6. Be Prepared To Engage Outside Experts – Depending on the nature and scope of the data breach or data loss, you will need to engage outside experts. You will be required as part of the notification process to describe the incident and what was accessed and how you stopped it. If the breach is the result of a network intrusion, you will need to understand and be prepared to explain how this happened and what it means to your consumers. Depending on the complexities, outside experts will need to help you answer these questions.
5. Be Prepared to Explain Some Things – At its core, this “event” will be a crisis. Even the most steady executive may panic. You will need professional crisis communication to work closely with your team and most importantly your outside counsel to deal with implications to the brand, your customer’s questions, and any legal or regulatory fallout that may occur as a result of the breach. You will be required to give your customers a telephone number where questions can be asked and answered. You will need to be prepared to do this soon after the data breach or data loss. A well-developed script for those customers and any media inquiries will be valuable and important as things begin to unfold.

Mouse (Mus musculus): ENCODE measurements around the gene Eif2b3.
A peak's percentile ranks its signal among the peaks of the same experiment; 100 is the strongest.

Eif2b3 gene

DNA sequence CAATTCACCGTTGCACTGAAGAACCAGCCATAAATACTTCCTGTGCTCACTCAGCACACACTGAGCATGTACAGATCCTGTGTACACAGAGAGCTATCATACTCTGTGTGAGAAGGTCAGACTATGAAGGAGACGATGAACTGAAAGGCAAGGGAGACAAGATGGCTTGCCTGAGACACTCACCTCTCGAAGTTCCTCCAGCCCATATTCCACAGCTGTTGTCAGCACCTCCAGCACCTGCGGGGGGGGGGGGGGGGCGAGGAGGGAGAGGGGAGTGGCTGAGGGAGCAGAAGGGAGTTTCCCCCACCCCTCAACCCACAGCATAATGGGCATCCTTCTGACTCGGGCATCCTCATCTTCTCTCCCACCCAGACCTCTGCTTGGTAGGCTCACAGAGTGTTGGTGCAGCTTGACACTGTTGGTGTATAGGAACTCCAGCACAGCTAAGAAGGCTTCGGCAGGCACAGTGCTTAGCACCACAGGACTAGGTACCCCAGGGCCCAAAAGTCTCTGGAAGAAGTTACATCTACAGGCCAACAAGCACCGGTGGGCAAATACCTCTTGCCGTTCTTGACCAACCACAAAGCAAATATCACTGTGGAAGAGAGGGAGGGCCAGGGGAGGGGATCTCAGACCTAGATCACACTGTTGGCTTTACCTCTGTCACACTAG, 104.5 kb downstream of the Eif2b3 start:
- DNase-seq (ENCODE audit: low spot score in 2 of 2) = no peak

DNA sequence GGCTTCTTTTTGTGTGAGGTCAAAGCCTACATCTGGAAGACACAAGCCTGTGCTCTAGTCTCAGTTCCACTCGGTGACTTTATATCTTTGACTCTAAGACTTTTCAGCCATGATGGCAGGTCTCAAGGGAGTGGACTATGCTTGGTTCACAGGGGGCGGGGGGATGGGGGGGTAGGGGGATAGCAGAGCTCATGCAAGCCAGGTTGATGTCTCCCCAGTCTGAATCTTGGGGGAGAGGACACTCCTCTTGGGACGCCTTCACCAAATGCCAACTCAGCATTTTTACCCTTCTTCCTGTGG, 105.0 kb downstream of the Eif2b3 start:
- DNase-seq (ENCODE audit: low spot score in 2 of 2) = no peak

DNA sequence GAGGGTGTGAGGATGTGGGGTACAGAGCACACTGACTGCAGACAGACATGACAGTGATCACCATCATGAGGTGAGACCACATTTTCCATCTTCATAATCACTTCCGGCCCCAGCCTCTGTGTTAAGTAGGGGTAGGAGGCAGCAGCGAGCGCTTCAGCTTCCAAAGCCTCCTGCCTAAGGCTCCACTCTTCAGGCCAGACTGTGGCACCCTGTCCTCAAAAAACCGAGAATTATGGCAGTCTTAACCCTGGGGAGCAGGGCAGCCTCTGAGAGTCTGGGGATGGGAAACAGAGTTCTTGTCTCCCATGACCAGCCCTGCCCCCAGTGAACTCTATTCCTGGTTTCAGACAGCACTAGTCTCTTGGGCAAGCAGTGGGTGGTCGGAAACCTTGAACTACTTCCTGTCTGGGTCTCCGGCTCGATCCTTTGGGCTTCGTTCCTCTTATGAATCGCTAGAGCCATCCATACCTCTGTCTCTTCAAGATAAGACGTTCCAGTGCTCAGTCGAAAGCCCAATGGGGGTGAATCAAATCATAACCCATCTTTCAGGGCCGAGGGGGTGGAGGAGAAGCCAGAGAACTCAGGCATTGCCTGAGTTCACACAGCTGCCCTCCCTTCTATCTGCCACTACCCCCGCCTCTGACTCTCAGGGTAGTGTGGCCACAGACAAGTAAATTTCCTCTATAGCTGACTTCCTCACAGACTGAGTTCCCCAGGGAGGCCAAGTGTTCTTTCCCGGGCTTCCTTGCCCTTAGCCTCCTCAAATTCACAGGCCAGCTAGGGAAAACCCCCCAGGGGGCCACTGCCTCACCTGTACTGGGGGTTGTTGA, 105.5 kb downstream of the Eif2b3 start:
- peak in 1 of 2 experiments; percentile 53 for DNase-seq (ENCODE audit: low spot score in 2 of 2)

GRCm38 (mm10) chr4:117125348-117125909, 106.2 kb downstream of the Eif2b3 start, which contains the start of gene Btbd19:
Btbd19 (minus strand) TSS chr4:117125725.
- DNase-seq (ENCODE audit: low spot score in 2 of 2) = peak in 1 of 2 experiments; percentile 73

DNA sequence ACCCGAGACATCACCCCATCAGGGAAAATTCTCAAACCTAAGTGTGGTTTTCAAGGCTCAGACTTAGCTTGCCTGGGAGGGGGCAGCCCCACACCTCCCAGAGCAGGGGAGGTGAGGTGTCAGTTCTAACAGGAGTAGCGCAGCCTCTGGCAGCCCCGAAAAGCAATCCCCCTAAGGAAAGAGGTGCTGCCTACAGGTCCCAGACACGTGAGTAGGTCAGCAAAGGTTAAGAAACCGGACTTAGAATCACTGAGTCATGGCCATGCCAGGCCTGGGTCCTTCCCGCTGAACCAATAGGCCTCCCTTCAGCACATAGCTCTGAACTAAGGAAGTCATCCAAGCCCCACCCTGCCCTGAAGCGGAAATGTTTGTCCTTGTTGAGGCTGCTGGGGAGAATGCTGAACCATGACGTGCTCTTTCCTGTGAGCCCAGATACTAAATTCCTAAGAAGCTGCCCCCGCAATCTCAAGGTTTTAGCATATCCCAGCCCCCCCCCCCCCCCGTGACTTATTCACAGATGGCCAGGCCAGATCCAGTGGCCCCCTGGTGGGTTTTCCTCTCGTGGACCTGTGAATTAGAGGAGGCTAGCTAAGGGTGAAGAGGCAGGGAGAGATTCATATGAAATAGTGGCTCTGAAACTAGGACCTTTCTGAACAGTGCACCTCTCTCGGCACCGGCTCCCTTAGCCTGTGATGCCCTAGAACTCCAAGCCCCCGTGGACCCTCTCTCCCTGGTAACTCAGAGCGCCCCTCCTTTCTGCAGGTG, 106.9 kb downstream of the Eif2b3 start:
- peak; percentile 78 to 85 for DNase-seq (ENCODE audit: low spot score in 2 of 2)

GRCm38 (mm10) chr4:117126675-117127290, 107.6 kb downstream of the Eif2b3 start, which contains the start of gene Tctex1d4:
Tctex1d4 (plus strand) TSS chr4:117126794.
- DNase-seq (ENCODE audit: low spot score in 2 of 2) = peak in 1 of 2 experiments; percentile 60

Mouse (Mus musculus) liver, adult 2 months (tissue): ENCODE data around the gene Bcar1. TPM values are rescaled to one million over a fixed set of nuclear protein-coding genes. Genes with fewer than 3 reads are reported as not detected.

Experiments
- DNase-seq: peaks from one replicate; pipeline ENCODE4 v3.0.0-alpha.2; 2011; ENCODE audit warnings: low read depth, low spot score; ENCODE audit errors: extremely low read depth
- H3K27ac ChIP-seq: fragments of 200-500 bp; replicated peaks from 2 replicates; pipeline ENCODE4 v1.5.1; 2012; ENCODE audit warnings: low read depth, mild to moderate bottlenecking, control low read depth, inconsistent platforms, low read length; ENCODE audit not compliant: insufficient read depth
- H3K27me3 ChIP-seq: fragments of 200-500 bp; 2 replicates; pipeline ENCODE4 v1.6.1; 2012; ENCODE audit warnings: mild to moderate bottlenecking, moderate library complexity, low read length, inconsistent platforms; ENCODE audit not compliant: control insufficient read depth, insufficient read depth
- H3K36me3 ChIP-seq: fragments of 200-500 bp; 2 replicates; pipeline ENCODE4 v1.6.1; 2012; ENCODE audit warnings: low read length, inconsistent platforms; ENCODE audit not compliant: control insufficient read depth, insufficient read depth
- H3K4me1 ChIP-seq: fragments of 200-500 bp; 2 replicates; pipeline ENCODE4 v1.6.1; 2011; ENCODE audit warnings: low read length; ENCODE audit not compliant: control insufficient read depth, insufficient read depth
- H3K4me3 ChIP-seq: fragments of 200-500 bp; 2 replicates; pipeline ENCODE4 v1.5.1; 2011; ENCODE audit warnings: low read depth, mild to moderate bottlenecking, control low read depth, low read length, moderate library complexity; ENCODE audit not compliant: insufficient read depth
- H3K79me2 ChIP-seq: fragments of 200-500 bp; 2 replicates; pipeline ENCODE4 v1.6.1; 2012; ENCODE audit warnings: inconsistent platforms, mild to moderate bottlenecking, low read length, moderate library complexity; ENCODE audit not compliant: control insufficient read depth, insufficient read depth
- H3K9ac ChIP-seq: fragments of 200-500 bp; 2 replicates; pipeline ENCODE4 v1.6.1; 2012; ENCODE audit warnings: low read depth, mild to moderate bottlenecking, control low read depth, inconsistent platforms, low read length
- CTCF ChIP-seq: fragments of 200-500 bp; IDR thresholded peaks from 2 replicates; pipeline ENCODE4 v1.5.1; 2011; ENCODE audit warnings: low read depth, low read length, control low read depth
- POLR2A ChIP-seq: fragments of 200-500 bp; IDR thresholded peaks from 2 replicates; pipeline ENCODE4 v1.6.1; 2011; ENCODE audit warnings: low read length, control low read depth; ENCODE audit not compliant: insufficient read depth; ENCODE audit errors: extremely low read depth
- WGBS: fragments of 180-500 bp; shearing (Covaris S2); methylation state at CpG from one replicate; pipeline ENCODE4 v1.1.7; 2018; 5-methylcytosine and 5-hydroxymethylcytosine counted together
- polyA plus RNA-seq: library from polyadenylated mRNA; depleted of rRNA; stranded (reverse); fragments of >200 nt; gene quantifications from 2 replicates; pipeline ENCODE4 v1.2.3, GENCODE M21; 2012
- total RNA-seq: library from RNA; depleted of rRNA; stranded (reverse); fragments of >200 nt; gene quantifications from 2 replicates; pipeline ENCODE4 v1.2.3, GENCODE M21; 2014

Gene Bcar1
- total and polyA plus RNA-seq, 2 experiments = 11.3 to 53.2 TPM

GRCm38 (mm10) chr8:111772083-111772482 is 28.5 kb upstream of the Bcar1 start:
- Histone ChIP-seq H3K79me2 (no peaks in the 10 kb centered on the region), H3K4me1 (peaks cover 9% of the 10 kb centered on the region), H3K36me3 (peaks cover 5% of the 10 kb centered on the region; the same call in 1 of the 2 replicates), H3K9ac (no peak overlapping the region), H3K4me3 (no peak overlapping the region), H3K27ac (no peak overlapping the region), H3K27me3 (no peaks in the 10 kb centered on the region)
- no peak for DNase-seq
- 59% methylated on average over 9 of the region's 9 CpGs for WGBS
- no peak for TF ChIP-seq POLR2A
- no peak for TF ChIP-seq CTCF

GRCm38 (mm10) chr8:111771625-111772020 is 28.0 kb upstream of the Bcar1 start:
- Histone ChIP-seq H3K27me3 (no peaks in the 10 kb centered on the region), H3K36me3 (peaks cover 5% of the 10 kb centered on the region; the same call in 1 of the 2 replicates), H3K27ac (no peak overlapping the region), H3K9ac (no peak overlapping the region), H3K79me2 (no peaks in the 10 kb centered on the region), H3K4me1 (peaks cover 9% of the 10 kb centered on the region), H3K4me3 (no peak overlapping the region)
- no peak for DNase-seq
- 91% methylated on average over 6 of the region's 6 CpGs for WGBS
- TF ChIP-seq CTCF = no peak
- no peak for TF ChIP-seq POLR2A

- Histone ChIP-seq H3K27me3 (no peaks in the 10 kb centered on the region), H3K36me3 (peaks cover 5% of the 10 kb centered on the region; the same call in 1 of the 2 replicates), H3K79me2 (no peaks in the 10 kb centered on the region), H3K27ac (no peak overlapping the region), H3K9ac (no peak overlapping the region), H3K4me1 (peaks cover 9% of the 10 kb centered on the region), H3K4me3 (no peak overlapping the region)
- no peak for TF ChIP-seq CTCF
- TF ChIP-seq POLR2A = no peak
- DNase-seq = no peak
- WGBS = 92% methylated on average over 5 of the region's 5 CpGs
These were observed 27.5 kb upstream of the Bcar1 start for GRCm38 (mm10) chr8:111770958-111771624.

4. Correct the Problems – Consider your whole environment. Consider a thorough and complete risk assessment. Proper preparation involves a plan, but a comprehensive review of overall data security, IT governance, and information governance is critical and necessary. A weakness in any of these areas or a lack of focused planning can lead to vulnerabilities for bad guys to exploit.
3. Have A Well-Developed Response to Explain to Regulators – Once a data breach or data loss occurs, you should think in terms of immediately being “on the record.” People need to think in terms of hours and not days. You will be required to notify your primary regulator as soon as possible. You are going to want to have something to say, and your reporting of the matter will immediately be followed with a question regarding what steps you have taken in response to the data breach or data loss. It is important to remember that from the first minute the breach is reported, you are making a record that could be reviewed by your regulator.
2. Practice the Plan – Train your employees to execute the plan. Run scenarios. Have the team meet and work through some practice scenarios and hypothetical situations. Yes, people are busy and don’t like to play pretend crisis. Yes, people think they have too much to do with actual real life business scenarios, but the truth is that practice makes perfect and training is part of any disaster response scenario. The same thing is true with respect to a breach. Day one of the breach is not the time to be introducing team members to one another.
1. Act Now Don’t Wait – The sooner you can review your plans and engage your team the better. Budgets matter and planning is important, but delaying a plan or re-prioritizing this could be an expensive mistake. Data breaches and data loss matter to customers. The loss of trust cannot be accounted for in next year’s budget. The stakes are high, and the risks are real.
Please don’t hesitate to contact Equitable Payments or Nelson Mullins for assistance with PCI compliance to protect your customers and your business!